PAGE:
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Here's a simple 4 function calculator program that was written to meet some specific requirements. It's an interesting story: The calculator was written for the psychology department of a university for use in testing primary school children. Since is to be used on screen with a PowerPoint presentation (PowerPoint is Microsoft's slide show program), the requirement was that it be kind of wide and short. That way it will fit across the bottom of the screen. Also, since the kiddies may not key very well, they wanted the keystrokes to be displayed as well as the answers.
Version 2 of this program turned out to be considerably more sophisticated, including ability to show or hide buttons, no * or / buttons for example if the problems were all + and - type. Also we needed a log file to record keystrokes and the time between entries (don't ask me why, I'm just the programmer). And I'm currently adding the ability to control the slideshow from within the program, by letting the kids click on a Next button to go to the next slide.
But for now, let's work on the simple version.
Background & Techniques
We're going to build a normal left to right calculator that processes numbers as they are entered. We'll discuss below how the requirement to display the entries makes things a little trickier.
I just spent 30 minutes documenting the algorithm here, but erased it all because I realized that the program is the algorithm. Pascal is readable enough that browsing the code will be a more understandable description of the process than anything I can write in natural language. Just recognize that Windows is a messaging system so typically programs just hang out doing nothing until they get a message. When you see routines like DigitBtnClick, PlusBtnClick, etc. that routine is the one that was called when that button was clicked.
There is not much difference in processing the numeric keys, so I wrote an AddDigit procedure to display the digit and add in on to the string version of the number being built. Similarly, most of the operation handling is similar, as long as we remember to add, subtract, multiply or divide when the time comes. So we have a HandleOp procedure for those things. Note that we can't really do anything when the user enters the operation because we don't have the second value yet. So, we'll just hold on to it until we need it. We also know the the user has finished entering a value when we see the operation code, so we can process it according the operator that preceded it and get ready to build the next number.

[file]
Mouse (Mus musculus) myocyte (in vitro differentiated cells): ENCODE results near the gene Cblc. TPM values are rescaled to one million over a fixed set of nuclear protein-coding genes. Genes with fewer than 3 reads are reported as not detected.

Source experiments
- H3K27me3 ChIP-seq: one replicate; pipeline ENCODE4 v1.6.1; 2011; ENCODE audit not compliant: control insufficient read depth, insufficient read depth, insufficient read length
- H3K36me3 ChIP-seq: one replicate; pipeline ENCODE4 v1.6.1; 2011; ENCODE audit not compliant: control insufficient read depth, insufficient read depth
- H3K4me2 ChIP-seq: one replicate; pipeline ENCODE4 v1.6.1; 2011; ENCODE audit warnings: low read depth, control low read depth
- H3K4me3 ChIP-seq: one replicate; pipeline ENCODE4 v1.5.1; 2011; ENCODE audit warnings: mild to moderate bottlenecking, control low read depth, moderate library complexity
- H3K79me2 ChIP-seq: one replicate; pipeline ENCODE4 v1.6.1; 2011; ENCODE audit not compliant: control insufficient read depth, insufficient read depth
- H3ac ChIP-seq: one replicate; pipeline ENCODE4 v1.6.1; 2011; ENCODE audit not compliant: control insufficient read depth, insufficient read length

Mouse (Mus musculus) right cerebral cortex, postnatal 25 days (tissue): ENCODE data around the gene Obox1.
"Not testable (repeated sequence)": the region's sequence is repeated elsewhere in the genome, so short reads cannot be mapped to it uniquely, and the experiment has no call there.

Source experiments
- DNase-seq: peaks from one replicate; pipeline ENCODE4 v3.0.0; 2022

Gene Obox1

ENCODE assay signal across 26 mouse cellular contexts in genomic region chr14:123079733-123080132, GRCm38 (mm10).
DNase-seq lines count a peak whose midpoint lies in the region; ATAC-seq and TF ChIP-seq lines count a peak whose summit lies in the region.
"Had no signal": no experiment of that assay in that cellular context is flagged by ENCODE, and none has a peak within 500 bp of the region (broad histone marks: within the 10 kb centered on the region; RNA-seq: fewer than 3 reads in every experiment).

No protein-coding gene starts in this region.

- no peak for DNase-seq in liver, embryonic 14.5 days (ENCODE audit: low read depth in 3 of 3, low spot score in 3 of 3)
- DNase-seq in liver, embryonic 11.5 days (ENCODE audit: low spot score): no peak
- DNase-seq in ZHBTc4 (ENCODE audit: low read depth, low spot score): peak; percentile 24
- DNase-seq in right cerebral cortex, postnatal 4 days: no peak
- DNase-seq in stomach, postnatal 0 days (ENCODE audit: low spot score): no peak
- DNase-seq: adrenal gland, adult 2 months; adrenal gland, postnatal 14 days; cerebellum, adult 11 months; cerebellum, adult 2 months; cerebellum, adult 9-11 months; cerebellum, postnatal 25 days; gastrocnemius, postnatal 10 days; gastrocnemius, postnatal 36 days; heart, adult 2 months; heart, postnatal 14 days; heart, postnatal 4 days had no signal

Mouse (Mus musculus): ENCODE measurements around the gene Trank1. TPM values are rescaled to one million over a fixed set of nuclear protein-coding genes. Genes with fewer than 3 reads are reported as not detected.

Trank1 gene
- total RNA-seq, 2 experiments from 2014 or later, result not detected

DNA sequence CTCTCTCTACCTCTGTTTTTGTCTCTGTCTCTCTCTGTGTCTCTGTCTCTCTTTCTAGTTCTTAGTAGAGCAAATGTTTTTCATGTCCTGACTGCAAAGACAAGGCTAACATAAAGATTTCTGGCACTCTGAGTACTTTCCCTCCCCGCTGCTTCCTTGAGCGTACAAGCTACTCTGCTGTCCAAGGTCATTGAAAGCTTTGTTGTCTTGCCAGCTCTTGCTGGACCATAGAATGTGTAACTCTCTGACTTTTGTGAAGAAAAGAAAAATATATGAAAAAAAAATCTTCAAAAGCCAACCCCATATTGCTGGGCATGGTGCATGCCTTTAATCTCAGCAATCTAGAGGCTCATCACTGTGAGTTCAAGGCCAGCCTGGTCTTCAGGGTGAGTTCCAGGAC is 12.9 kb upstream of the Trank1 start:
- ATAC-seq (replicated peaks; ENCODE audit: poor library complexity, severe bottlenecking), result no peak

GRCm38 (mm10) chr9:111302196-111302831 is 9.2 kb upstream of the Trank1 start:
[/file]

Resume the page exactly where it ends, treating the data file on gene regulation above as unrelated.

There's a Reset procedure that's called to clear out the displays and reset internal flags, etc. We have to do this on initial input, or if the user presses Clear, or when the user presses the next digit after he has pressed the = key.
The program has 55 or so user written lines of code, more than I would have guessed. But there area few tricky things.
I think that should explain enough of the program logic, so go ahead and take look.
Running/Exploring the Program
Suggestions for Further Explorations
Have fun and send me any interesting results!
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